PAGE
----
At the start of my recent Great Basin collecting trip, I found myself presented with a rather unique and unanticipated photographic opportunity. As I landed in Reno, Nevada, the then 6-day old Rim Fire was already well on it’s way to becoming the largest wildfire on record in the California Sierra Nevada. As acre after acre of the Sierra’s dramatic coniferous forest succumbed to the blaze, an enormous plum of smoke drifted northward for several hundred miles over eastern California and western Nevada, blanketing the area in a thick haze that turned the sun’s hot glare to a soft glow and limited visibility to under a mile. It was like a thick overcast foggy day, only without the cool, damp humidity. This was of little consequence to our business at hand—collecting beetles (although it did make pointless most attempts to photograph the area’s stunning landscape). At day’s end, however, a dramatic transformation took place in the sky as the sun sank lower and lower, turning to an increasingly red globe as it strained to shine through the ever thicker layer of smoke and haze. Then, for a few brief moments, the sun floated—a dark red globe under blood red skies—before the thick bottom layers of haze finally extinguished its fading light.
I’ve just begun trying to incorporate setting suns into my photography, having made to this point only a few attempts over Midwestern landscapes. I’m not really sure what gave me the idea, but I thought it might be fun to try incorporating the spectacular sun and unusual sky I was seeing as backgrounds in full-flash insect macrophotographs. Perhaps it seemed a logical progression from the natural sky background macrophotographs that I’ve put a lot of effort into perfecting this year. It was certainly a learning experience, but the basic principle is the same as it is for blue sky background—finding the right combination of camera and flash settings to balance flash illumination of the subject with ambient illumination of the background. The most difficult thing was, surprisingly, getting the sun in the desired position within the composition, as it does not appear through the viewfinder as the discrete ball that is seen in the photos. Rather, it appears as a large, amorphous, blinding flash that comes and goes as one pans across it, leading to a lot of guesswork regarding its actual position within the composition.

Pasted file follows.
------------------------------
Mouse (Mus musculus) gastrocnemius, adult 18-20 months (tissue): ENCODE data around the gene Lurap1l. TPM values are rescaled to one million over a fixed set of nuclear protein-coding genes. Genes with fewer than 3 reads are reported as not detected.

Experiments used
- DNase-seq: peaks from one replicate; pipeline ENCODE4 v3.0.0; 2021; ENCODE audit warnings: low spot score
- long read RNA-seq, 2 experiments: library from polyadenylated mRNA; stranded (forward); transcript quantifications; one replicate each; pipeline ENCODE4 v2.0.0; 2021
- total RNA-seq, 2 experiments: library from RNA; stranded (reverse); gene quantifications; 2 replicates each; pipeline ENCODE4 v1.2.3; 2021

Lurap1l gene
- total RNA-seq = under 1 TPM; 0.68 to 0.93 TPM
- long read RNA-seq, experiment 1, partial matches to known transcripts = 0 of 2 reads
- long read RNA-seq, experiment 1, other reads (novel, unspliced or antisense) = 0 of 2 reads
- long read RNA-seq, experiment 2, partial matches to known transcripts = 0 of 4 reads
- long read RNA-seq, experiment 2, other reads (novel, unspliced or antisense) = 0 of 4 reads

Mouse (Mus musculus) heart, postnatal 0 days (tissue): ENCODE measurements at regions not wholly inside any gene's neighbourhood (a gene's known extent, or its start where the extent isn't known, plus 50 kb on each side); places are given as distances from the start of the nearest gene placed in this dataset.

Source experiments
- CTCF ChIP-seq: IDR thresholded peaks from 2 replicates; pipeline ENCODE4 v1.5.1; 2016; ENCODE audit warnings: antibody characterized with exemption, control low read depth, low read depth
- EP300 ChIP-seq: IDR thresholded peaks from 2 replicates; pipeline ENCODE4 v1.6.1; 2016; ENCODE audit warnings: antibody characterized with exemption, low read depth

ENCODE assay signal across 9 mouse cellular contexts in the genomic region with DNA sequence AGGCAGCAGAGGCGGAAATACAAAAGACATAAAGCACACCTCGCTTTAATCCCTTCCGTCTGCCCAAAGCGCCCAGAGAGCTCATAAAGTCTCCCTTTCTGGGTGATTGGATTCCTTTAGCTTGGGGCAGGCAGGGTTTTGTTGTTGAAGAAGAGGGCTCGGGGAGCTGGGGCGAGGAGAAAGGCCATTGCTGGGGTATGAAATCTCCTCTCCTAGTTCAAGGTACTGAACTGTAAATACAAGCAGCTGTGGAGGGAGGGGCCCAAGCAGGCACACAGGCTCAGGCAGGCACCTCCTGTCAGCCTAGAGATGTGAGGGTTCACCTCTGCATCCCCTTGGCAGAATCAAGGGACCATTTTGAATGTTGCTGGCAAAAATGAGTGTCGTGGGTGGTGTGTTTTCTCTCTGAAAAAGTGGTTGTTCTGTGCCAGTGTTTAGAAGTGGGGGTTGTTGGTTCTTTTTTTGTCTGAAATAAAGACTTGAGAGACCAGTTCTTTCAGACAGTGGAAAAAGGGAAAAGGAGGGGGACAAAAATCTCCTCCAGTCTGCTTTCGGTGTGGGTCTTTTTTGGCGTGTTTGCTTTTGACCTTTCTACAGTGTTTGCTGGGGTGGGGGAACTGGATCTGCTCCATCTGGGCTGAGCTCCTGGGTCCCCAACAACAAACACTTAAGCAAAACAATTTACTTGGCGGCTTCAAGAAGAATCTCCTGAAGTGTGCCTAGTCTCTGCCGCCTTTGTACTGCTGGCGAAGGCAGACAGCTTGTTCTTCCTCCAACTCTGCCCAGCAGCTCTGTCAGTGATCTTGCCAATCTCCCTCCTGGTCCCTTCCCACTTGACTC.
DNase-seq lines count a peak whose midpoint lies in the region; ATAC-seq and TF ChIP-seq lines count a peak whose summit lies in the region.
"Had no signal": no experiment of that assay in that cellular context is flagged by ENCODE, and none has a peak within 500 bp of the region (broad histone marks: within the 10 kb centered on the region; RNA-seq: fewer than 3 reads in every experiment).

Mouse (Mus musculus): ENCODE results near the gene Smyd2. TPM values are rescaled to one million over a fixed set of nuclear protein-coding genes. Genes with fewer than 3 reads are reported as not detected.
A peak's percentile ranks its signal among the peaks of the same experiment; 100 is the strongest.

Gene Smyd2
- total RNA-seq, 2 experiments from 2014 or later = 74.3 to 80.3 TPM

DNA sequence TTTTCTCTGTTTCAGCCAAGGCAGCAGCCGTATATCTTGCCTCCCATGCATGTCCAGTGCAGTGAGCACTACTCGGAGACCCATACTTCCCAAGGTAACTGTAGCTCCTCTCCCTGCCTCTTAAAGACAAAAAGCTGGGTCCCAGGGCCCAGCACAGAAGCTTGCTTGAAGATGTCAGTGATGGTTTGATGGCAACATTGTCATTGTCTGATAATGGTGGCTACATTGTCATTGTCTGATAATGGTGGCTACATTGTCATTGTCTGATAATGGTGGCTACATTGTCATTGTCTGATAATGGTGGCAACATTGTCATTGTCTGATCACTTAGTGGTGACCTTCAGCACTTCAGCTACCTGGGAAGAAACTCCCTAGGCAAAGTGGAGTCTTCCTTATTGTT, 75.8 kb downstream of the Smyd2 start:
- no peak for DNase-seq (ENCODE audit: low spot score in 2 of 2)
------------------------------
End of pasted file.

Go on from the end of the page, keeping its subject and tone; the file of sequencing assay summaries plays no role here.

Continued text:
I gave a sneak preview of one of these photos in Sunset for another great collecting trip, and several of the photos I’ve shared since then have featured the remarkably colored sky in the background. Here are some other attempts that I was happy with:
Copyright © Ted C. MacRae 2013